Prismatic version 1.2 is now officially released! If you would like to stay informed about future releases, request help, or donate your time for development, we strongly encourage you to join the Prismatic Gitter chat room. Feel free to ask any questions you have about STEM simulation in general, or Prismatic in particular.
New to Prismatic and STEM simulation? Start with the SuperSTEM 2018 GUI Tutorial!
Prismatic is the name of our simulation code which performs quantum-mechanical simulation of images and diffraction patterns for scanning transmission electron microscopy (STEM). STEM experiments are routinely used for atomic-resolution imaging of samples in materials science and other fields. STEM simulations are difficult primarily because of the "scanning" aspect, where the electron probe is moved over the sample surface - each new probe location requires a full multiple-scattering simulation, and STEM images often contain millions of pixels.
Prismatic is a CUDA/C++/Python software package for fast image simulation in scanning transmission electron microscopy (STEM). It includes parallel, data-streaming implementations of both the plane-wave reciprocal-space interpolated scattering matrix (PRISM) and multislice algorithms using multicore CPUs and CUDA-enabled GPU(s), in some cases achieving accelerations as high as 1000x or more relative to traditional methods. *Prismatic* is fast, free, open-sourced, and contains a graphical user interface.Prismatic is an implementation of two related algorithms for STEM simulation:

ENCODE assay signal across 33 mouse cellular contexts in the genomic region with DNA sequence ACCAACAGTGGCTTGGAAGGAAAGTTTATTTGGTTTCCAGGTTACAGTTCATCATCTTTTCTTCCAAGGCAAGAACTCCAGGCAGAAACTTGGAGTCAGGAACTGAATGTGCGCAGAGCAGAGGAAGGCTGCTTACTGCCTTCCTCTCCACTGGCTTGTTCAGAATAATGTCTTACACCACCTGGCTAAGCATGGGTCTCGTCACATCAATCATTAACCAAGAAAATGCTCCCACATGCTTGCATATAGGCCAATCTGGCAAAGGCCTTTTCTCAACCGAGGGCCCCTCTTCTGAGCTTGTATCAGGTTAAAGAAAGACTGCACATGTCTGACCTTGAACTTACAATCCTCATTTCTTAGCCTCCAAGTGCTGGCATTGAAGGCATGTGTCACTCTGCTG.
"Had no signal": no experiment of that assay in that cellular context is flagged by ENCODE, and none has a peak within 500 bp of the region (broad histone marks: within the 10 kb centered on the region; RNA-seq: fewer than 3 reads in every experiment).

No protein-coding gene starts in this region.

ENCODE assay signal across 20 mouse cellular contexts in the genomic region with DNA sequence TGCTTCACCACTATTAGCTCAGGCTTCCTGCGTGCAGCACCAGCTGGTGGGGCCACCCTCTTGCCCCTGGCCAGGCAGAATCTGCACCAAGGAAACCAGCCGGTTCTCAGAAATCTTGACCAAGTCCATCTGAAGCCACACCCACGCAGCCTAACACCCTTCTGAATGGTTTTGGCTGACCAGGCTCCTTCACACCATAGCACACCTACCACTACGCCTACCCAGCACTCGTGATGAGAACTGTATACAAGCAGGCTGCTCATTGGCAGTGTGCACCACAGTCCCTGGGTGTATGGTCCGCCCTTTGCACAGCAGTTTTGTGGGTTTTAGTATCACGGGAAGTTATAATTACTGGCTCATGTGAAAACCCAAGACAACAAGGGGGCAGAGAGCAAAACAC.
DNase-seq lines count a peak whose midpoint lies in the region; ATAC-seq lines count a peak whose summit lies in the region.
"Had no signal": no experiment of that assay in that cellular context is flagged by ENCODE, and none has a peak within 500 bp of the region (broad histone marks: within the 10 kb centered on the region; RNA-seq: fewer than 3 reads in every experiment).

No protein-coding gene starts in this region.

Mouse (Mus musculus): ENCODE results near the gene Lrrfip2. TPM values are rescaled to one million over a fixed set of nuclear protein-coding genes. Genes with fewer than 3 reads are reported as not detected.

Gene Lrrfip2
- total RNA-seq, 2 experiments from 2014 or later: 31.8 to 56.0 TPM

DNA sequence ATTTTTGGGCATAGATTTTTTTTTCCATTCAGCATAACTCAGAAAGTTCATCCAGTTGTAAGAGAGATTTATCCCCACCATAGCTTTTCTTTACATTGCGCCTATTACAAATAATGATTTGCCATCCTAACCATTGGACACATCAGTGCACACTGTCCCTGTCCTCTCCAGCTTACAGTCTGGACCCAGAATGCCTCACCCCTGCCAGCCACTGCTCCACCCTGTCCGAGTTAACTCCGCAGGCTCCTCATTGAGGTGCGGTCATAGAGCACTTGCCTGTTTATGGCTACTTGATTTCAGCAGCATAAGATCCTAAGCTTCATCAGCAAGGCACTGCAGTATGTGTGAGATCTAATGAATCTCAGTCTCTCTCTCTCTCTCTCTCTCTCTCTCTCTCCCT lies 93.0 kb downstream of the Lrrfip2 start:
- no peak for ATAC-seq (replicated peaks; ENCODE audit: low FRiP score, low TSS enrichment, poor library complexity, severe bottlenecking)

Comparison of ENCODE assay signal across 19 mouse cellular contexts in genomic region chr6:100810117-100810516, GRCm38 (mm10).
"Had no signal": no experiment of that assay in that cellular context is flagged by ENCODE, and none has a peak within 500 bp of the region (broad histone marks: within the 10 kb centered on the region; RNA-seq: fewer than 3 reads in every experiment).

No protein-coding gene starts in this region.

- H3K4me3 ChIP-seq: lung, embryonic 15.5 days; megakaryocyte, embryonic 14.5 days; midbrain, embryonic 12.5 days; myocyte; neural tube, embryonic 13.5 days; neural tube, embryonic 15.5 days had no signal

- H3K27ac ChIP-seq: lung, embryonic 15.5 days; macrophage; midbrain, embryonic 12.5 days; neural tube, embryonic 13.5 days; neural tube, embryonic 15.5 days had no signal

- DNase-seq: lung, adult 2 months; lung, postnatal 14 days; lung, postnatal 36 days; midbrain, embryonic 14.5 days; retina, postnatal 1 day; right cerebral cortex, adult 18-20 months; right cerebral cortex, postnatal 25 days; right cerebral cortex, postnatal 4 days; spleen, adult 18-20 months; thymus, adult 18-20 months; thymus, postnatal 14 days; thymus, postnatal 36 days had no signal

- Multislice In this method, we use first compute the projected potentials from a set of atomic coordinates. Next, for all STEM probes, we solve the Schrodinger equation for fast electrons using a split-step method, where we alternate between the transmission operator (which gives the phase shift atoms impart onto the electron wave) and the propagation operator (describing free-space propagation of the electron wave).
- PRISM Multslice STEM simulations can be quite slow, because the scattering of each new STEM probe is recomputed from scratch. An alternative is to use the multislice method to compute a scattering matrix, which is then used to construct each STEM probe. This algorithm often requires roughly the same computational time as the mutlislice method, but also allows for huge speed-ups by using Fourier interpolation of the scattering matrix. Thus we call this approach the plane-wave recriprocal-space interpolated scattering matrix (PRISM) algorithm.
We have released Prismatic as open source code for the benefit of the microscopy community. While we tried to extensively test it, please keep in mind that Prismatic is beta software. We take no responsibility for any errors or inaccuracies caused by using Prismatic, and we strongly recommend that all users carefully test the convergence and accuracy of their simulations.